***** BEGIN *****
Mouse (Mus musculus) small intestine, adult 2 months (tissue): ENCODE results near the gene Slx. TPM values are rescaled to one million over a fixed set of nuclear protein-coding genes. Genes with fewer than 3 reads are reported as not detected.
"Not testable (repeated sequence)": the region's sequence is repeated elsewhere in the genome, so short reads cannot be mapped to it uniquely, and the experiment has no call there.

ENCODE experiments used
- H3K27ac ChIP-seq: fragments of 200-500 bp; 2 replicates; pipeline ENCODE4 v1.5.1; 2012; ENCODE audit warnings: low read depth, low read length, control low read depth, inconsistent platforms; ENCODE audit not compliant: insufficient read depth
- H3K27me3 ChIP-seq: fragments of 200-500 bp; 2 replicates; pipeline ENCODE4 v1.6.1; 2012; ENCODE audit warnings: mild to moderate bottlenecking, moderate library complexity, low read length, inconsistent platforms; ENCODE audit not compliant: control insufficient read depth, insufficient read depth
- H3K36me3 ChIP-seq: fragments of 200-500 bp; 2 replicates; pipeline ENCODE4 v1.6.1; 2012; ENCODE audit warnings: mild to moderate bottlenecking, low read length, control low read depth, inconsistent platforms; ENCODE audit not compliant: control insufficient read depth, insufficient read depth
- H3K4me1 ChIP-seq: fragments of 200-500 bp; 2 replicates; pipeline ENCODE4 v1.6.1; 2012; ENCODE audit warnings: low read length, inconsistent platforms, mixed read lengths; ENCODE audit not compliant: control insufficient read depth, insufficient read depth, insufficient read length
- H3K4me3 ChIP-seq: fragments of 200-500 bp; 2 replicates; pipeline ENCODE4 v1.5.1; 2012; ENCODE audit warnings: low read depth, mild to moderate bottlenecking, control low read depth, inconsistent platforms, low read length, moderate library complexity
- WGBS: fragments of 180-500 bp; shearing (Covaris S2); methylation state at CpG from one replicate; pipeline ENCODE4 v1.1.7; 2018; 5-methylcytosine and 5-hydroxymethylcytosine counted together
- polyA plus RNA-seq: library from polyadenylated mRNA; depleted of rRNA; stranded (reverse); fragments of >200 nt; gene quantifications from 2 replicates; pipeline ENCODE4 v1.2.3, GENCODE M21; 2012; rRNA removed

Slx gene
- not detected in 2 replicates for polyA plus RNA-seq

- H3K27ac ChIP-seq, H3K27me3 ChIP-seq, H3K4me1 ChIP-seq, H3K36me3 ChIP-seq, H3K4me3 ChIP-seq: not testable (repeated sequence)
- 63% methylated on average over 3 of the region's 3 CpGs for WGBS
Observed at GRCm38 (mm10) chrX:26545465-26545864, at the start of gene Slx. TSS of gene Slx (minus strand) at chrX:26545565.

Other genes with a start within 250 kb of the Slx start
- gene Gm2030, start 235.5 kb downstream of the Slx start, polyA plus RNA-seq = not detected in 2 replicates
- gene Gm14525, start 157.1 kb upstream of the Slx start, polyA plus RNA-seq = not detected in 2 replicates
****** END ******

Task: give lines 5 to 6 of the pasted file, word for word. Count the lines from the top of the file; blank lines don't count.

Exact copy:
- H3K27me3 ChIP-seq: fragments of 200-500 bp; 2 replicates; pipeline ENCODE4 v1.6.1; 2012; ENCODE audit warnings: mild to moderate bottlenecking, moderate library complexity, low read length, inconsistent platforms; ENCODE audit not compliant: control insufficient read depth, insufficient read depth
- H3K36me3 ChIP-seq: fragments of 200-500 bp; 2 replicates; pipeline ENCODE4 v1.6.1; 2012; ENCODE audit warnings: mild to moderate bottlenecking, low read length, control low read depth, inconsistent platforms; ENCODE audit not compliant: control insufficient read depth, insufficient read depth